It's been a week since Ron Hextall completed his fifth trade on the path to freeing up cap space and starting to help the Flyers turn the corner from building the future to watching it progress to the NHL and form what is hoped to become a contender.
But in order to fully understand where everything is now, you have to go back to the first trade that started it all and the result of that trade.
It was on Feb. 27 when the Flyers traded Kimmo Timonen to the Chicago Blackhawks. It proved to be a win-win deal. The Flyers got a second-round pick in 2015, which they used to move up to draft Travis Konecny, and also acquired a fourth-round pick in 2016, which conditionally became a second-round pick with the Blackhawks Stanley Cup run.
Timonen got to end his career with the highest of highs.
But in doing so, Flyers fans, who intently watched and cheered as Timonen got the farewell he deserved, also saw a glimpse of Hextall's vision, to construct a team that could be there, hoisting the Stanley Cup someday.
Picture this: it's the start of the 2017-18 season. The Flyers are still led by Claude Giroux, Jake Voracek, Wayne Simmonds, Sean Couturier, Matt Read and Steve Mason. These are the veterans, the core pieces that will have been long-time members of the Flyers and through the entire building process with the big club.
Now add in a whole host of other names: Shayne Gostisbehere, Scott Laughton, Sam Morin, Robert Hagg, Travis Sanheim, Ivan Provorov, Anthony Stolarz, Nick Cousins, Taylor Leier and Konecny.
What do all of those names have in common? Every single one was a Flyers draft pick, some under Hextall's watchful eye. That's 10 prospects, only two of which are playing at the NHL level now, that could be on the roster in less than two years. And if you're keeping score at home, that's 16 names out a possible 23 maximum that you should see sometime in the next two years at the NHL level.
The future is coming to Philadelphia and fast.
When you look at the Eastern Conference champions from a season ago, the Tampa Bay Lightning, you not only find a team that was built primarily through the draft, but a team that made selections in the late rounds that paid off as well.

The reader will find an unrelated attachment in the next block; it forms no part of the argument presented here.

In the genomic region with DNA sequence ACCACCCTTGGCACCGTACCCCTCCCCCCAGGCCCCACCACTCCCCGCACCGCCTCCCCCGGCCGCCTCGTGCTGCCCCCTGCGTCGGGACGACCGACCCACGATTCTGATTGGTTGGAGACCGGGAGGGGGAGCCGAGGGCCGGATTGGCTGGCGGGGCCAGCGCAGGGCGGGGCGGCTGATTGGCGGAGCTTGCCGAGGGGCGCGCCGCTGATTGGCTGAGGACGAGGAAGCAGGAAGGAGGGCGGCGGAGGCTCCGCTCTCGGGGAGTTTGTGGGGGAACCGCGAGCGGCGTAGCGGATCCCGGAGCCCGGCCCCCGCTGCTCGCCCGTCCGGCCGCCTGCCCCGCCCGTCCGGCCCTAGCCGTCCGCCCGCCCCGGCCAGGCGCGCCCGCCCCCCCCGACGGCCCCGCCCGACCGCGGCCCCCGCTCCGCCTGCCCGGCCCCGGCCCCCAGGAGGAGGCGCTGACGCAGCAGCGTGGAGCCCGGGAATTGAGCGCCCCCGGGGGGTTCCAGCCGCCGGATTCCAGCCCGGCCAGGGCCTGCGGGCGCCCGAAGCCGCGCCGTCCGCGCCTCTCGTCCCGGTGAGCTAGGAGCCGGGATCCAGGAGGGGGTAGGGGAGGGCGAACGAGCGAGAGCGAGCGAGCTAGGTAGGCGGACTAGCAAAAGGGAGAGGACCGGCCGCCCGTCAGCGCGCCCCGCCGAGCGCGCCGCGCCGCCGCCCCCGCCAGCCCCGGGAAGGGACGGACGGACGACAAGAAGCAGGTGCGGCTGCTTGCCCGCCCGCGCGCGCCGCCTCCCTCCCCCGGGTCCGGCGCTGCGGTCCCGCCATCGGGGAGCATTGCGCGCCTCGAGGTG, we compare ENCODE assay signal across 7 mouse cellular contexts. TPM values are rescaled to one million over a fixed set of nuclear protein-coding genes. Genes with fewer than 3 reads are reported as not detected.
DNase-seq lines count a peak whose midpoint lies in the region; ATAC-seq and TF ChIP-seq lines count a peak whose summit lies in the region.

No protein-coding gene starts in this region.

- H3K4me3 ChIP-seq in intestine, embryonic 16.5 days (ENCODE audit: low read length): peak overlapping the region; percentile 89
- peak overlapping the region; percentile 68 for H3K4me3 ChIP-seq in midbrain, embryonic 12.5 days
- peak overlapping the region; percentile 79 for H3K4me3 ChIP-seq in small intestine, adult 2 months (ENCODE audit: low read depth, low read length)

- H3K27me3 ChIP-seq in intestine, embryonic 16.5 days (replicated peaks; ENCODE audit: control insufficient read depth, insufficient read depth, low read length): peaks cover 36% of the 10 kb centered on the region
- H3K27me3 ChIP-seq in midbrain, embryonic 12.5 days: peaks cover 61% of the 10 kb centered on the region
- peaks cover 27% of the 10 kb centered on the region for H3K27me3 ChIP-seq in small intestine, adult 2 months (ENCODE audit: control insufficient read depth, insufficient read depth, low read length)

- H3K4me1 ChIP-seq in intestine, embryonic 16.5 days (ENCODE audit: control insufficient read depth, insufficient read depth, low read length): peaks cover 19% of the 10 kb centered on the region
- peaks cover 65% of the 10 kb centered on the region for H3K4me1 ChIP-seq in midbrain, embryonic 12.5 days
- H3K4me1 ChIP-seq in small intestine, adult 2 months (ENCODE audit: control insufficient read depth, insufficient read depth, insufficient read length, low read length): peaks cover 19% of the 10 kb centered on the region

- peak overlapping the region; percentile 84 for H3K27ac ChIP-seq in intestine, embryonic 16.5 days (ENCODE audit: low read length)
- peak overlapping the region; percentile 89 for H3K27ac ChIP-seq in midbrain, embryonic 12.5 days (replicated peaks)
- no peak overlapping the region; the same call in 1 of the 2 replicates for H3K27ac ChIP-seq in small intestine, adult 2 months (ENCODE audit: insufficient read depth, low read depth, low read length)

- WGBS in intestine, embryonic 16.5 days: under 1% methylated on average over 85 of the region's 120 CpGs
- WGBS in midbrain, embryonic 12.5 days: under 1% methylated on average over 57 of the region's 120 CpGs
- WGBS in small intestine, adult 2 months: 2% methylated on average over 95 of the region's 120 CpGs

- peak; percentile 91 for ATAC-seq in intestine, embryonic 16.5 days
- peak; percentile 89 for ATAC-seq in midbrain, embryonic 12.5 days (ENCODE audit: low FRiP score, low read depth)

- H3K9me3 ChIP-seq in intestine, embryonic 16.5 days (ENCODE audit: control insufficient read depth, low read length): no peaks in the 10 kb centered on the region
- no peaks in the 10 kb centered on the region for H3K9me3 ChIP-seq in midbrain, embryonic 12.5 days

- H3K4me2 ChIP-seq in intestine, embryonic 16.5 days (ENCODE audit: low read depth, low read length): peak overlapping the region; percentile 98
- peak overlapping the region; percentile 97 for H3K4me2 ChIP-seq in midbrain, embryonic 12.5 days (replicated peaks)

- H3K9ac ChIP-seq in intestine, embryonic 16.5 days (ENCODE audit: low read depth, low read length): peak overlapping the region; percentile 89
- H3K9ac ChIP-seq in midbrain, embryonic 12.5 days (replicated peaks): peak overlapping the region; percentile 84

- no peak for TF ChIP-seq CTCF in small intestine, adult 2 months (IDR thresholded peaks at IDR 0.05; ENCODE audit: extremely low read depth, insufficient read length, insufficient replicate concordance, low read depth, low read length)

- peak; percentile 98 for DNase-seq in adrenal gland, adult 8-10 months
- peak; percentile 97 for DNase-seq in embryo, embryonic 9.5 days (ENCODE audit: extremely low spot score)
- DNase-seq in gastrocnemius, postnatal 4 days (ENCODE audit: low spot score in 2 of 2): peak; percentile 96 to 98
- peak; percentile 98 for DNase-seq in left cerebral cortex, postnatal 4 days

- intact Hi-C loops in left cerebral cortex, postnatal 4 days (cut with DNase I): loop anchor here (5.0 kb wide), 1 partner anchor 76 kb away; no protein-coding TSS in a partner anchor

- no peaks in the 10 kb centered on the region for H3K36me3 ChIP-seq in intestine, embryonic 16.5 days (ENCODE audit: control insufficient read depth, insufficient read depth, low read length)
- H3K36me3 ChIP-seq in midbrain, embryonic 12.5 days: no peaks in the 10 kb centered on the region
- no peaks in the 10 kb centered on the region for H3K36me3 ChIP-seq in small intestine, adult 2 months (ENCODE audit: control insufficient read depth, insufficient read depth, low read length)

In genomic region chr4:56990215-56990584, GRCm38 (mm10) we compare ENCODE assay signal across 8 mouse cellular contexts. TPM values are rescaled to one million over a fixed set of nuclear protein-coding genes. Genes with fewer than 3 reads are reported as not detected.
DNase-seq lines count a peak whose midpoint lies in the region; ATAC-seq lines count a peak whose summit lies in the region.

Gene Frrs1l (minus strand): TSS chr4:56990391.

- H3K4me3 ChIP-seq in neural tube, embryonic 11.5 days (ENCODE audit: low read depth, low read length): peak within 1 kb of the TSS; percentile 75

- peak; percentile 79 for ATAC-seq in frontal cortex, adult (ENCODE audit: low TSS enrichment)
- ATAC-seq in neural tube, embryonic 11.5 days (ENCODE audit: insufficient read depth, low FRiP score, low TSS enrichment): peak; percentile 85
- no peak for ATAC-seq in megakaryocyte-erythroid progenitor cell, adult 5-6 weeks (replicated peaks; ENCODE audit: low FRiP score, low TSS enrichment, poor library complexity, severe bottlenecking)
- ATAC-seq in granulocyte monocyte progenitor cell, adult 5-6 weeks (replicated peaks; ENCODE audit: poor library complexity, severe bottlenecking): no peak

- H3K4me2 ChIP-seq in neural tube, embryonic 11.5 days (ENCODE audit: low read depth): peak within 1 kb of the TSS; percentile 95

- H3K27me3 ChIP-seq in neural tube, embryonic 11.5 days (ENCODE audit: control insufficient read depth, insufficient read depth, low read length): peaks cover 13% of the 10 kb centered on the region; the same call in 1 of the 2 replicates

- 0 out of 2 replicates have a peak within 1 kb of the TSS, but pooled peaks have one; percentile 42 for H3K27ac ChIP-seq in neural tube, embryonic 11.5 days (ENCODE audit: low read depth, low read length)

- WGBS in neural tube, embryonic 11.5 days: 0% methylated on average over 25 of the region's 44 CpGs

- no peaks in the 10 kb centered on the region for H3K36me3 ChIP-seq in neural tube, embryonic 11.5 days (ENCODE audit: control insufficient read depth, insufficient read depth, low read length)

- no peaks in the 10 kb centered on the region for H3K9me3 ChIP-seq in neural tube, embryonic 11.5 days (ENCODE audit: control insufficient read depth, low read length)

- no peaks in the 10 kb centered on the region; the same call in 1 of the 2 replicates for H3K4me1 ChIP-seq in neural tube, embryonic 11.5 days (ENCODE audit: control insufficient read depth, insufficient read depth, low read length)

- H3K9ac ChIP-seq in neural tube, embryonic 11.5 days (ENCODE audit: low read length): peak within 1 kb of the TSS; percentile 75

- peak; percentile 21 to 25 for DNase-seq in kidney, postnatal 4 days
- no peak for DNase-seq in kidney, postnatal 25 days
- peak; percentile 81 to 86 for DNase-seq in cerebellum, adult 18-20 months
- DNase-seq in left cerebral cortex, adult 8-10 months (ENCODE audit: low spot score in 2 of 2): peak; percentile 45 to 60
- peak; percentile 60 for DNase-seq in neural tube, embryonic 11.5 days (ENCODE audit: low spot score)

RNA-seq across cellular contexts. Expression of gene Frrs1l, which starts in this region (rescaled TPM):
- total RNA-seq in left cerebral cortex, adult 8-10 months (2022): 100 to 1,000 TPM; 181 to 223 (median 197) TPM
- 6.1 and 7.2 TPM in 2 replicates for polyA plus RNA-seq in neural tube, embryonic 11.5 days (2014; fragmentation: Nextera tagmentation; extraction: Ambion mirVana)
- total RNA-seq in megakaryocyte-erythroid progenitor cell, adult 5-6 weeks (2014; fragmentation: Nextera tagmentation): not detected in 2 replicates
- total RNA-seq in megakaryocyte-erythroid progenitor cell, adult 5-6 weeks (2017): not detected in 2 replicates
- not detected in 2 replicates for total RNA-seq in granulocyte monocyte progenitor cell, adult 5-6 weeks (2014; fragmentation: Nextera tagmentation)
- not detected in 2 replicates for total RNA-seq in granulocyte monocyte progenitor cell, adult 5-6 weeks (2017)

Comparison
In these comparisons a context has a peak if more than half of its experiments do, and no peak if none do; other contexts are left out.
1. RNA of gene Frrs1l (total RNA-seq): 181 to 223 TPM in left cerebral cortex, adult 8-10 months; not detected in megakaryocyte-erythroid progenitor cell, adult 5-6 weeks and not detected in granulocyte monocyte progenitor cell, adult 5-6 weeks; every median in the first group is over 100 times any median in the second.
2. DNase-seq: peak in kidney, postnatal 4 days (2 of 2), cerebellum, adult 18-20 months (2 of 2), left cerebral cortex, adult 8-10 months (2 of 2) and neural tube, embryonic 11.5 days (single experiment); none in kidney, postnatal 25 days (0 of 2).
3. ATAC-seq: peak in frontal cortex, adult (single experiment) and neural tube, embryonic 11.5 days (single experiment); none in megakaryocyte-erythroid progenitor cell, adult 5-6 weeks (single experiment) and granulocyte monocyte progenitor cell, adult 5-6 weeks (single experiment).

Nikita Kucherov was drafted 58th overall. Alex Killorn was drafted 77th overall. Ben Bishop was drafted 85th overall. Nikita Nesterov was selected 148th overall. Ondrej Palat was taken with the 208th overall pick. Tyler Johnson went undrafted.
Of the 10 Flyers prospects listed above, five are not first-round picks. In fact, the Flyers had only two first-round picks between 2006 — when they selected Giroux — and 2011 — when they selected Couturier: 2007 when they selected James van Riemsdyk, now with the Toronto Maple Leafs, second overall and 2008, when they selected Luca Sbisa, now with the Vancouver Canucks, 19th overall.
Back to the 2015 Chicago Blackhawks, who had 11 players they originally drafted on the roster.
Making key pickups — whether for a star free-agent scorer or for a key cog to the machine like Timonen — is bound to happen, which is why you limit the number of players here as part of the blueprint and leave certain ones with less than certain futures off it. But it is through the draft and development that champions are formed.
To that point, look at what Hextall has done already. He's got the current core in players who were drafted and developed by the time he arrived. He's got the years after in players who were drafted — some by him, some not — but developed by him under the oft-preached method of patience. And, through wise trades, he has 10 draft picks this season and nine next season already lined up, in an effort to continue molding a future that could be prosperous for a long time.
It is a blueprint that Hextall learned as an assistant GM under Dean Lombardi, ironically his trading partner on the trade last Wednesday that sent Vincent Lecavalier and Luke Schenn to Los Angeles and has continued to mold as teams like the Kings, Blackhawks and Lightning have found ways to make it work.
And if Hextall keeps the plans in motion, perhaps the Flyers are next to join that group.
Kevin Durso is managing editor for Flyerdelphia. Follow him on Twitter @Kevin_Durso.